Future of Namibian energy industry in the spotlight
Follow the discussion online
13 May 2020 | Energy
Tom Alweendo; Minister; “... exploring resources like oil and gas can translate into a tool for transforming the economy...”
minister of mines and energy Tom Alweendo on Friday (15 May) at 15:00.
This webinar, which is part of the African Energy Chamber’s Africa Energy series and is hosted
by African Oil & Power, is open to the public and explores the future of the Namibian energy
industry in the context of the current global climate.
Alweendo is joined by executive chairman of the African Energy Chamber NJ Ayuk for the
discussion which is moderated by Africa Oil & Power Field editor, Thomas Hedley, and lawyer
and energy specialist, Gawie Kanjemba.
With 2020 planned to be a strong year for exploratory drilling in Namibia, the webinar takes a
look at the state of the country’s upstream industry and its development potential.
In light of Namibia’s push to develop a sustainable and clean energy industry, participants also
discuss the country’s key energy infrastructure and power projects, with a particular focus on
gas-to-power and renewable energy. “In Namibia particularly, we have grown the economy
tenfold and we remain one of the countries with the highest GDP per capita in Southern Africa,”
He added that, “exploring resources like oil and gas can translate into a tool for transforming the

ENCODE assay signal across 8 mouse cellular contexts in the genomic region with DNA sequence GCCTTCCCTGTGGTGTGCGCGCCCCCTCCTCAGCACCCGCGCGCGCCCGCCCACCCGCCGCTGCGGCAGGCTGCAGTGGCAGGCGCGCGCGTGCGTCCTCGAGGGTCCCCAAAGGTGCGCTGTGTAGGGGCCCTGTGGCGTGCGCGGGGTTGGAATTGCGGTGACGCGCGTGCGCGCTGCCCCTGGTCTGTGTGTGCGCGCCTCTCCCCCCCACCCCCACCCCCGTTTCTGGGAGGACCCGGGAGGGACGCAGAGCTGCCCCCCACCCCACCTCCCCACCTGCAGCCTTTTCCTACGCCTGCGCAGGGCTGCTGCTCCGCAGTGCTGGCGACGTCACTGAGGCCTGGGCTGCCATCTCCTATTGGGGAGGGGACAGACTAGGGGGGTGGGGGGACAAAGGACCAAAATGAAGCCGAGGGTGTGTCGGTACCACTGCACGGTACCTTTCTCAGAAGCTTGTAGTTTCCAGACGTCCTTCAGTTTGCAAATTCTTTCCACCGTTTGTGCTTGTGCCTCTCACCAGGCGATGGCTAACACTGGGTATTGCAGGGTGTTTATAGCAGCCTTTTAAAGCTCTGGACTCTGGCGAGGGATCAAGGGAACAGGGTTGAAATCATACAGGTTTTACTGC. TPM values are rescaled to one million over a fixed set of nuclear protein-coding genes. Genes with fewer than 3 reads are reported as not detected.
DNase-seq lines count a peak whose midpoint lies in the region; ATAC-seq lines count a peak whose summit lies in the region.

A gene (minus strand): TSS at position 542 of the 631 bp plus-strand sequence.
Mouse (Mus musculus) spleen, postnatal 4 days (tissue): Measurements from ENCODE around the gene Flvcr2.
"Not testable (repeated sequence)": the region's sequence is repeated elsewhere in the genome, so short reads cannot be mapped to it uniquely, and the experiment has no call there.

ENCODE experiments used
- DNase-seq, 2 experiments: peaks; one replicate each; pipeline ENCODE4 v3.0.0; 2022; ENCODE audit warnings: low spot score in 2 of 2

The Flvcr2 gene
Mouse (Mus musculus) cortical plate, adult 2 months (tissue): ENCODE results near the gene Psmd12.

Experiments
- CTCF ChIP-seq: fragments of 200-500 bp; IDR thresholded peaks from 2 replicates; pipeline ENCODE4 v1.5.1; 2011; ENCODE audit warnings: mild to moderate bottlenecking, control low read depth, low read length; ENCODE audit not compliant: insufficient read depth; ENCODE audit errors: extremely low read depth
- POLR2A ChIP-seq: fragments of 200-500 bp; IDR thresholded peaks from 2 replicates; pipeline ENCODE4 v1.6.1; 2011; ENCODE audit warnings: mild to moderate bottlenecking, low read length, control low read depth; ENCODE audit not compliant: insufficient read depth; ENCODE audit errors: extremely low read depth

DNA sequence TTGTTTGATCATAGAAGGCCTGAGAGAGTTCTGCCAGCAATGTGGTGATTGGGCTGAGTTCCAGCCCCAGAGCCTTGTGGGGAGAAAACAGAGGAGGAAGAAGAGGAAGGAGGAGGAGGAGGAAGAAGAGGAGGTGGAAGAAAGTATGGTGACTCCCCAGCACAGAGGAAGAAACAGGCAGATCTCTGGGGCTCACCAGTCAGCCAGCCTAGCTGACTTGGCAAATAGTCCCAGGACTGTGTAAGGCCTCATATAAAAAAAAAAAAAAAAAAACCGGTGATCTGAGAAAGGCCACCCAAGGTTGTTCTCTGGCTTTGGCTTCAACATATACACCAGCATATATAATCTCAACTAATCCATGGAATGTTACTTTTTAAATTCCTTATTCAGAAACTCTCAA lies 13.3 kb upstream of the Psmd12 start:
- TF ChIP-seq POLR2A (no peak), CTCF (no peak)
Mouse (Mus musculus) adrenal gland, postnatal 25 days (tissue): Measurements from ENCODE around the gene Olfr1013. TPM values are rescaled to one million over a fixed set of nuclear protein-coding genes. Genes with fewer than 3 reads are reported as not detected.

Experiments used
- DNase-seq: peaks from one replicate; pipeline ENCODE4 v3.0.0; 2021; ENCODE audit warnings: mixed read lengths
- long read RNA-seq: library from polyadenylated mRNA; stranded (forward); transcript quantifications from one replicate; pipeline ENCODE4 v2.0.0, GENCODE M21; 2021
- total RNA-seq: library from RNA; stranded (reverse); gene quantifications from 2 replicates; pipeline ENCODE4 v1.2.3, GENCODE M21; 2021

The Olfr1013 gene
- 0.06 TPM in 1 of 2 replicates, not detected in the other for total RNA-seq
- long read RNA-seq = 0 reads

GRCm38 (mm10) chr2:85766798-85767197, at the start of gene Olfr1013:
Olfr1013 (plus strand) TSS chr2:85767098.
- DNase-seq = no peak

economy even further. The shareholders of local resources are the Namibian people. Thus, it is
important to work with organisations like the Africa Energy Chamber and Africa Oil & Power, to
map out a future that speaks best for Africa.”
According to Ayuk, Namibia has tremendous potential for energy investments across the value-
chain and should not be overlooked when it comes to building sustainable and inclusive growth
While international oil companies farmed-down their interests in Namibia’s offshore, a series of
leading independents came in and invested, raising hopes to see world-class discoveries in the
near future. Most notably these include Chariot Oil & Gas, Tullow Oil, Africa Energy Corp,
AziNam, BW Energy, Eco Atlantic Oil & Gas, Global Petroleum, Impact Oil & Gas, Maurel &
Prom and Tower Resources.
The country is also home to the giant Kudu gas field, where 1.3 Tcf gas was discovery in 1974.
The block is currently operated by BW Energy, who remains committed to finding a viable
commercial development option for this field. Kudu’s development is seen as key to resolving
the energy crisis in Namibia and developing strong gas-to-power capacity.
Free registrations for the discussion can be secured at www.AOPWebinars.com while the
conversation can be followed through the #AECWebinars and #AOPWebinars. – APO